This is our story
GIERI is a grassroots conservation and sustainable development organization operating in eastern Democratic Republic of Congo, South Kivu Province, Africa. Enhancing carbon storage by reforestation, conserving land for Indigenous Populations, providing trees for community forest growth, and developing agroforestry programs, represent a mix of carbon and GHG reduction strategies to be monitored by PαC. The economic benefits realized by the project activities will be used to improve the lives of all those in the region. Improvement in nutrition, sanitation, education and community services are needed across the Shabunda region. An additional project perspective is to encourage Les Forêts de la Paix given the history of conflict in the region.
GIERI (Groupe d’Intervention Pour l’Encadrement Et La Rehabilitation Integrale, or, Intervention Group for Farming and Integral Rehabilitation) is a nonprofit organization registered in the Democratic Republic of Congo since 1997. Headquartered in the city of Bukavu, DRC, the goal of the project is to develop methods to sequester carbon and reduce total GHG emissions in the region. The project aims to engage the local population in a long-term effort to manage the forest and its resources for growth and sustainability while generating tangible benefits and income.
GIERI Executive Director Patrick Kaka Addresses the Ninth Global Conference of the International Partnership for the Satoyama Initiative (IPSI-9); 8 to 11 July 2023 at the Akita International University in Akita, Akita Prefecture, Japan.
Meeting Update July 31, 2023
The Satoyama Initiative is a global initiative that aims to realize societies in harmony with nature through the conservation and sustainable management of socio‐ecological production landscapes and seascapes (SEPLS). The initiative promotes the sustainable use of biodiversity so that societies can enjoy a stable supply of various natural assets and ecosystem services well into the future. SEPLS are dynamic mosaics of habitats and other land and sea use where harmonious interactions between people and nature maintain biodiversity while providing humans with goods and services needed for their livelihoods, survival, and well-being in a sustainable manner. SEPLS are found in many places in the world under different names and are deeply linked to local culture and knowledge. When well-managed, SEPLS can significantly contribute to the three objectives of the Convention on Biological Diversity (CBD) and the Sustainable Development Goals (SDGs).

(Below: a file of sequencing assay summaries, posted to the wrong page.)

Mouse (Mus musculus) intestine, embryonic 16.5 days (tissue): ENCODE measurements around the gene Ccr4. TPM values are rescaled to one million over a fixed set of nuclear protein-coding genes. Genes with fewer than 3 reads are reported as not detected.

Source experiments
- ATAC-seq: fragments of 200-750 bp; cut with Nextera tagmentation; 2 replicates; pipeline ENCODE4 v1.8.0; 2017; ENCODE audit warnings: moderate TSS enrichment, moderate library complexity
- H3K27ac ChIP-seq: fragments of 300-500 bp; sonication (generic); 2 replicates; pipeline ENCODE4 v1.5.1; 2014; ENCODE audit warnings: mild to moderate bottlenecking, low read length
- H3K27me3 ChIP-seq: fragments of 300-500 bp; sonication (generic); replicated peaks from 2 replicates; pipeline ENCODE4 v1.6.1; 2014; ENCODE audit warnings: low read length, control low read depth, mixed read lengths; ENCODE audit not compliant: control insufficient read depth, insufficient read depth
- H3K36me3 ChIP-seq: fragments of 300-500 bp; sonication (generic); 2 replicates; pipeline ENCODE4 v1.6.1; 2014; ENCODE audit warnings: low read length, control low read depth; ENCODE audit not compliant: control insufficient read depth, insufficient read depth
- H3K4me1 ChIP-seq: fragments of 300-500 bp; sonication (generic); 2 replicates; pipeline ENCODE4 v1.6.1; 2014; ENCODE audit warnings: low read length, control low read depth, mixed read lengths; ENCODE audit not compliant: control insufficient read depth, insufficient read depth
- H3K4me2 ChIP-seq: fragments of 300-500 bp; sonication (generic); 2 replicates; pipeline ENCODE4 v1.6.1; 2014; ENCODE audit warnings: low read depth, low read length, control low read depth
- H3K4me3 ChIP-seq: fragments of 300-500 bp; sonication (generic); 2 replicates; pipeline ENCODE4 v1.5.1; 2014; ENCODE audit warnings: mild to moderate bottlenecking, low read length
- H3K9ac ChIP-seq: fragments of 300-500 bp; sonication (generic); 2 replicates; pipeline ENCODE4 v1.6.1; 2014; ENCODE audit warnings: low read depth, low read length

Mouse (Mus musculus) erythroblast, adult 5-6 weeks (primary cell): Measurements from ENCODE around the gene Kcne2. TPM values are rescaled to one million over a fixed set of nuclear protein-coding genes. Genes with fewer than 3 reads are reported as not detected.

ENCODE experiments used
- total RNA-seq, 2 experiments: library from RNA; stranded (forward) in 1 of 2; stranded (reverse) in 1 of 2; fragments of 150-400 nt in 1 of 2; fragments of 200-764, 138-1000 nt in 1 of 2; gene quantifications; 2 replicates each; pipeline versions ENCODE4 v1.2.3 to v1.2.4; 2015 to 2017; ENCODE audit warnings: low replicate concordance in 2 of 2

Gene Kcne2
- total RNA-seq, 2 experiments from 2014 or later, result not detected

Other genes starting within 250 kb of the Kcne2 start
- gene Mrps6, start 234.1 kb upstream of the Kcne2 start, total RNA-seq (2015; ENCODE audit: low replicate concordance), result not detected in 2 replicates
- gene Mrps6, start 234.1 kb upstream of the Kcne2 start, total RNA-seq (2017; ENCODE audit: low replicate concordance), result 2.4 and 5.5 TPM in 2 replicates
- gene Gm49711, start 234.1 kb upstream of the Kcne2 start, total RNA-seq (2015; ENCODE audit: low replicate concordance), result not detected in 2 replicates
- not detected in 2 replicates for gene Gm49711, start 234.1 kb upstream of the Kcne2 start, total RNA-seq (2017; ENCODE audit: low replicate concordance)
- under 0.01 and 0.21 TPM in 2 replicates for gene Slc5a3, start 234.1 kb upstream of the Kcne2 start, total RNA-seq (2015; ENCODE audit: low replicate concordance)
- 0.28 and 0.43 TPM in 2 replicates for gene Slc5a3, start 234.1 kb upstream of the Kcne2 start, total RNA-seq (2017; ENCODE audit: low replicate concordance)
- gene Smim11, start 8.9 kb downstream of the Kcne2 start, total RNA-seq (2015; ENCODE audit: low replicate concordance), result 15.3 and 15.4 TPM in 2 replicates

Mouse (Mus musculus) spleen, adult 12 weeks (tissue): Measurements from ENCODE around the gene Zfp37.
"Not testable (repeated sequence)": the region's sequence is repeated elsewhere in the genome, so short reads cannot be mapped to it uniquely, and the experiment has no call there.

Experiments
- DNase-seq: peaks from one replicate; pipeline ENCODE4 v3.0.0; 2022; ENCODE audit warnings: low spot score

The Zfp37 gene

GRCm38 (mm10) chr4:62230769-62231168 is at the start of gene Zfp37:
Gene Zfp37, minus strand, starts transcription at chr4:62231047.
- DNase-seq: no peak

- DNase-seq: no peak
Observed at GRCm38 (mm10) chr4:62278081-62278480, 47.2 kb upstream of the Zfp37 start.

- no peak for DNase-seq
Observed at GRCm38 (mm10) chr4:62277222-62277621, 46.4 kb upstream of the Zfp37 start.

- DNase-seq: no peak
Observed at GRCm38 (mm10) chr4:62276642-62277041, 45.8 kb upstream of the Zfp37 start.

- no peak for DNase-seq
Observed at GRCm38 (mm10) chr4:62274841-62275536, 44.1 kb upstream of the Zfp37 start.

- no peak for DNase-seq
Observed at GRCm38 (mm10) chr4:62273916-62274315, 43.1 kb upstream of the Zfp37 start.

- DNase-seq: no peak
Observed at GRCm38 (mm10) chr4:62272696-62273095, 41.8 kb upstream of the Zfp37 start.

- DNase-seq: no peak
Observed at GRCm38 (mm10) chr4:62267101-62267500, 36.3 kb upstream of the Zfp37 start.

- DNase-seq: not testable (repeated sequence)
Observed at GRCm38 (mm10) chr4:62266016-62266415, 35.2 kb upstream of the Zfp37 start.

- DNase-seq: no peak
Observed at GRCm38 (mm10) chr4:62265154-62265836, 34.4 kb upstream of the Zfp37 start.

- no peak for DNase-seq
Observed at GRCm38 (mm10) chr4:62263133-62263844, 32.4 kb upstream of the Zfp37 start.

While SEPLS provide a wide range of provisioning, regulating, cultural, and supporting services, they can contribute to combating desertification by conserving land from degradation and to climate change mitigation and adaptation, among other things, by conserving and enhancing carbon sinks and reservoirs, and increasing resilience to adapt to adverse effects of climate change at the land and seascape levels. SEPLS also root the identities of Indigenous Peoples and Local Communities. The Satoyama Initiative was developed to support or re-instate harmony between societies and nature by promoting sustainable socio-economic activities such as sustainable agriculture, fisheries, and forestry that are in line with natural ecological processes. To facilitate and accelerate the implementation of activities under the Satoyama Initiative, the International Partnership for the Satoyama Initiative (IPSI) was launched in 2010 during the 10th Meeting of the Conference of the Parties to the Convention on Biological Diversity. The Partnership is open to all organizations engaged with SEPLS. As of June 2023, IPSI comprised 304 members committed to supporting SEPLS for the benefit of biodiversity and human well-being through the implementation of their individual and collaborative activities. IPSI members include national and local governmental organizations; government-affiliated organizations; non-governmental and civil society organizations; Indigenous Peoples and Local Community organizations; academic, educational and/or research institutes; industry and private sector organizations; and United Nations and other intergovernmental organizations. Not all the stakeholders working on SEPLS are IPSI members, but IPSI is open to collaborating with all interested stakeholders and sharing knowledge and experiences with other networks.